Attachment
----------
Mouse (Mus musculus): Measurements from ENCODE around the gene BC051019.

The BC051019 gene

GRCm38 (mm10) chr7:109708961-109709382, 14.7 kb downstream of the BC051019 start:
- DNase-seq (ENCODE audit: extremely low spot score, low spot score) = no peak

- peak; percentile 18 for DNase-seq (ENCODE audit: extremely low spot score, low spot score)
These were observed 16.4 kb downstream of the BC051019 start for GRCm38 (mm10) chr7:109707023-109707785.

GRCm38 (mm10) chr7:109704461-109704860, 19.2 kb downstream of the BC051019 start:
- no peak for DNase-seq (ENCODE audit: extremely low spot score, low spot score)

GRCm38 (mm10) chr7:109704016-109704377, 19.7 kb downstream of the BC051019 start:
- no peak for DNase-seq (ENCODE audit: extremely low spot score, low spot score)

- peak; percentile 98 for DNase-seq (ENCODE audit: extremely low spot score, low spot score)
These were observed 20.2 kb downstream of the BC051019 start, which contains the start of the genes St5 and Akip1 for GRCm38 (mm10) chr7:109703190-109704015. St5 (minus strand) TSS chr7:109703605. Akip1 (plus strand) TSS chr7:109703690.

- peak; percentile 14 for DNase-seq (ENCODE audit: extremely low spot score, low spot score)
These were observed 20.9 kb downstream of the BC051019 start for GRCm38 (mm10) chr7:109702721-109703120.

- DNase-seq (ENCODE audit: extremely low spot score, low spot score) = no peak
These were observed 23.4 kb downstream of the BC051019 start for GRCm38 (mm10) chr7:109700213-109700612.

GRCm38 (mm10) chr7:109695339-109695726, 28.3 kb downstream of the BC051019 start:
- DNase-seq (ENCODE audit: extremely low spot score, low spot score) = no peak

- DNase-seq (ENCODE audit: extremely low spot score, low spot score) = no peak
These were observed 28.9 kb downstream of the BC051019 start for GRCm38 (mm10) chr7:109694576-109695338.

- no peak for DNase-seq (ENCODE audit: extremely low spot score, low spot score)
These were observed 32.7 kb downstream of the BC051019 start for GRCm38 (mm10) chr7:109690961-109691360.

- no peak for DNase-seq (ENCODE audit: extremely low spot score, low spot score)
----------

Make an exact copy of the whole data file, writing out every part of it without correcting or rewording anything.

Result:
Mouse (Mus musculus): Measurements from ENCODE around the gene BC051019.

The BC051019 gene

GRCm38 (mm10) chr7:109708961-109709382, 14.7 kb downstream of the BC051019 start:
- DNase-seq (ENCODE audit: extremely low spot score, low spot score) = no peak

- peak; percentile 18 for DNase-seq (ENCODE audit: extremely low spot score, low spot score)
These were observed 16.4 kb downstream of the BC051019 start for GRCm38 (mm10) chr7:109707023-109707785.

GRCm38 (mm10) chr7:109704461-109704860, 19.2 kb downstream of the BC051019 start:
- no peak for DNase-seq (ENCODE audit: extremely low spot score, low spot score)

GRCm38 (mm10) chr7:109704016-109704377, 19.7 kb downstream of the BC051019 start:
- no peak for DNase-seq (ENCODE audit: extremely low spot score, low spot score)

- peak; percentile 98 for DNase-seq (ENCODE audit: extremely low spot score, low spot score)
These were observed 20.2 kb downstream of the BC051019 start, which contains the start of the genes St5 and Akip1 for GRCm38 (mm10) chr7:109703190-109704015. St5 (minus strand) TSS chr7:109703605. Akip1 (plus strand) TSS chr7:109703690.

- peak; percentile 14 for DNase-seq (ENCODE audit: extremely low spot score, low spot score)
These were observed 20.9 kb downstream of the BC051019 start for GRCm38 (mm10) chr7:109702721-109703120.

- DNase-seq (ENCODE audit: extremely low spot score, low spot score) = no peak
These were observed 23.4 kb downstream of the BC051019 start for GRCm38 (mm10) chr7:109700213-109700612.

GRCm38 (mm10) chr7:109695339-109695726, 28.3 kb downstream of the BC051019 start:
- DNase-seq (ENCODE audit: extremely low spot score, low spot score) = no peak

- DNase-seq (ENCODE audit: extremely low spot score, low spot score) = no peak
These were observed 28.9 kb downstream of the BC051019 start for GRCm38 (mm10) chr7:109694576-109695338.

- no peak for DNase-seq (ENCODE audit: extremely low spot score, low spot score)
These were observed 32.7 kb downstream of the BC051019 start for GRCm38 (mm10) chr7:109690961-109691360.

- no peak for DNase-seq (ENCODE audit: extremely low spot score, low spot score)